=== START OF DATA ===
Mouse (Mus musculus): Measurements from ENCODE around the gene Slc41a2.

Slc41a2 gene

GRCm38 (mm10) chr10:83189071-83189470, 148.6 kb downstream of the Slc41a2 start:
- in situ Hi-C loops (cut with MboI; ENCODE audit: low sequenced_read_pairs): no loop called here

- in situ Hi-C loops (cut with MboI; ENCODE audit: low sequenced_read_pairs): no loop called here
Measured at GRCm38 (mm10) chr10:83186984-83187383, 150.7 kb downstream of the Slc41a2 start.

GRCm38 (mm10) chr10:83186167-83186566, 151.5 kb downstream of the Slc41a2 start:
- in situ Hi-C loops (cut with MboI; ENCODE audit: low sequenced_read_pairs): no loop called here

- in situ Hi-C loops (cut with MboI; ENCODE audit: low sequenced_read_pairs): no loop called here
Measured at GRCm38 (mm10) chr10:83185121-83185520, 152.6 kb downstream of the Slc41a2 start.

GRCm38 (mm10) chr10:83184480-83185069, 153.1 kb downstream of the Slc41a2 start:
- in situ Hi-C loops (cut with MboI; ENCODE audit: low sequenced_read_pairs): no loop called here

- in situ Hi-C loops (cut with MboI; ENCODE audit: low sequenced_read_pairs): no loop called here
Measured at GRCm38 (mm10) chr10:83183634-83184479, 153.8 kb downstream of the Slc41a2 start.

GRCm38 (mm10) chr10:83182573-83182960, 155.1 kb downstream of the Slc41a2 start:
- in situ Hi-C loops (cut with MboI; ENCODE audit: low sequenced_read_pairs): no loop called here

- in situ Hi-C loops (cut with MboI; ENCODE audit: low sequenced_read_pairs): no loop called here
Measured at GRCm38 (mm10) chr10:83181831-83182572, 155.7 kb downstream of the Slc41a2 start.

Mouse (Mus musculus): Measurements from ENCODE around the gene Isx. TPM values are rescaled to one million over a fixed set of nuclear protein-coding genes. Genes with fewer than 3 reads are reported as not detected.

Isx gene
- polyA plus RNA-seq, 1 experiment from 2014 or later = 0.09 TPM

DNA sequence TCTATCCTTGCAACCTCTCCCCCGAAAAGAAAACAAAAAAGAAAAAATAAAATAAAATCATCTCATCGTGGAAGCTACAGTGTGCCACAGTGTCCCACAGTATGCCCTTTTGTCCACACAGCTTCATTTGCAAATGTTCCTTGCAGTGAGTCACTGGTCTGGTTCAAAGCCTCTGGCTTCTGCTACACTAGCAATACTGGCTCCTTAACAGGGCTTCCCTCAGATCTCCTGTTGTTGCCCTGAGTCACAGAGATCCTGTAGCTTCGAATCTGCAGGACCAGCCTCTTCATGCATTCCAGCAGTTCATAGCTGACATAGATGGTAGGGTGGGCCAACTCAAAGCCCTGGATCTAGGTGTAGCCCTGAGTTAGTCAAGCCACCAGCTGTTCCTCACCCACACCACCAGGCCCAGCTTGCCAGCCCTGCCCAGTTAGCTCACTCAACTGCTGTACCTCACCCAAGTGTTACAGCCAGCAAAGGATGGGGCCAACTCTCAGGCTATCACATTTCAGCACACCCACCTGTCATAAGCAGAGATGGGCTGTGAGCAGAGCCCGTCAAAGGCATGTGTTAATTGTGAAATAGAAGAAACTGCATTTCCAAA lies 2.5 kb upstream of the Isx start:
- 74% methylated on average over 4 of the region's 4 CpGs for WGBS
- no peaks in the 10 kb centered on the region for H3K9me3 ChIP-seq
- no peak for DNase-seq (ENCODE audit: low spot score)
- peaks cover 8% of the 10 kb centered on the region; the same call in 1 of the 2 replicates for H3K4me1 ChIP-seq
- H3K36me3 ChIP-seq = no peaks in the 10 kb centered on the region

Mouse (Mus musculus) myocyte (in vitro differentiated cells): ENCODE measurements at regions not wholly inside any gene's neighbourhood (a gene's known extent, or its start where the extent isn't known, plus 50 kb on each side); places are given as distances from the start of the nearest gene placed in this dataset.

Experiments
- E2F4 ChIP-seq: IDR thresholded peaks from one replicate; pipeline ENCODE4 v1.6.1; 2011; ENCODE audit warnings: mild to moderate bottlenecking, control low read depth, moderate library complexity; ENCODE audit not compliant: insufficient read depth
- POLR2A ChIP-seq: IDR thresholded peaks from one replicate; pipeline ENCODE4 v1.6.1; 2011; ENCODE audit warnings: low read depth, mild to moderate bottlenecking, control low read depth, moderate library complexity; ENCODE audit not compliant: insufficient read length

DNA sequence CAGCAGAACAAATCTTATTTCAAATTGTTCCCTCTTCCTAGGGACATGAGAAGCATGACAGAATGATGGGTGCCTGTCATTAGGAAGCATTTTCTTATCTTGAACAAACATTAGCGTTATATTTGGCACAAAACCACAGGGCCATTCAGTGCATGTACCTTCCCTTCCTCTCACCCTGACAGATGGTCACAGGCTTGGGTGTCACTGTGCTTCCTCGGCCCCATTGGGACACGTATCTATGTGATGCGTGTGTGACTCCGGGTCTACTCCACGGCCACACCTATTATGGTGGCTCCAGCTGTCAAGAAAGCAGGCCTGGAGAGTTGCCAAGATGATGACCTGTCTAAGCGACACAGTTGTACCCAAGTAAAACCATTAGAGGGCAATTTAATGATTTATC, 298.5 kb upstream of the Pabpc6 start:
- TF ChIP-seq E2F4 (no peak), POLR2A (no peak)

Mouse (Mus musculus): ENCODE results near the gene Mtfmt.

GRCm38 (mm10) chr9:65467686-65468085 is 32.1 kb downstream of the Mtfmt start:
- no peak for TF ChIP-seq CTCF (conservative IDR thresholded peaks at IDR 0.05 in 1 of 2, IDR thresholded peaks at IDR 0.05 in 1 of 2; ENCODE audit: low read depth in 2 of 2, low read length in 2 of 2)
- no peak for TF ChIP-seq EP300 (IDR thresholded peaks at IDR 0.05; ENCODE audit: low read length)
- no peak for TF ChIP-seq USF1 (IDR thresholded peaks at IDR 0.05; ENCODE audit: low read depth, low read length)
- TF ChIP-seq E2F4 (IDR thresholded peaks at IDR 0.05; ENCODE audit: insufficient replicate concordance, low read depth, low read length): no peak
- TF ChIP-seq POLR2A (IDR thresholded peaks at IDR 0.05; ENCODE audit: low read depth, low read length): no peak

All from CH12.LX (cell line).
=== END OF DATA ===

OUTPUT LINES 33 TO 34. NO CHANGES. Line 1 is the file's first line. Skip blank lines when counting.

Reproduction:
- TF ChIP-seq E2F4 (no peak), POLR2A (no peak)

Mouse (Mus musculus): ENCODE results near the gene Mtfmt.